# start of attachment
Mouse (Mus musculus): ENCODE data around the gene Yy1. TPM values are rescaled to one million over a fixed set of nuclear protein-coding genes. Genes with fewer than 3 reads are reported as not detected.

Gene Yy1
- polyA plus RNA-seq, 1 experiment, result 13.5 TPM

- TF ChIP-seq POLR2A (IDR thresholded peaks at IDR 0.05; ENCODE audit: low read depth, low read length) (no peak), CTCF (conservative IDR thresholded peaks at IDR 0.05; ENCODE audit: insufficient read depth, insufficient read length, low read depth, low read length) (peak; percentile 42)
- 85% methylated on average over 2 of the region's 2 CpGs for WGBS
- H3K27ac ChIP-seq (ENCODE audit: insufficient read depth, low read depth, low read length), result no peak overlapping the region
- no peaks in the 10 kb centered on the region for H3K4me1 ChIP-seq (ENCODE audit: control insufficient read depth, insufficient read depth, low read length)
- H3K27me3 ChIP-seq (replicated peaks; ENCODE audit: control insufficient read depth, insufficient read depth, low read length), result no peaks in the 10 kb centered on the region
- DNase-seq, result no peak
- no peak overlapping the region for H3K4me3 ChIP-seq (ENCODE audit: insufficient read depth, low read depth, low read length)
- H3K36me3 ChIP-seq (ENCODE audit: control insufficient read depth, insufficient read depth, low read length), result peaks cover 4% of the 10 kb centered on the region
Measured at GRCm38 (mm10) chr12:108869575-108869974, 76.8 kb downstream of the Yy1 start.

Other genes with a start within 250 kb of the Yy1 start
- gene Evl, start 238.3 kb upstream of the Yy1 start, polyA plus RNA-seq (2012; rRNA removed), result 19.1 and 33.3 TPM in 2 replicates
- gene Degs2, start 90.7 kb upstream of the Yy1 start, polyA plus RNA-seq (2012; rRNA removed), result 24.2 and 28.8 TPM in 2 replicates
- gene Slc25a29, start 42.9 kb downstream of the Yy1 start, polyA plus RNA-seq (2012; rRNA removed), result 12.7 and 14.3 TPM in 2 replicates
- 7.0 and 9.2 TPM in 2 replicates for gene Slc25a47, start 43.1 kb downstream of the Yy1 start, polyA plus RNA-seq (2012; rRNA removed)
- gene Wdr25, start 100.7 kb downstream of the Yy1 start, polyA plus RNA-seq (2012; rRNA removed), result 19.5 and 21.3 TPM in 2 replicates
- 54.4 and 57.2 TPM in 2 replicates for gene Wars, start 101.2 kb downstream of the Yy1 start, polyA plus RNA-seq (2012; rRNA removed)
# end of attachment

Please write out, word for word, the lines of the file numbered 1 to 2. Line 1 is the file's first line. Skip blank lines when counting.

Mouse (Mus musculus): ENCODE data around the gene Yy1. TPM values are rescaled to one million over a fixed set of nuclear protein-coding genes. Genes with fewer than 3 reads are reported as not detected.

Gene Yy1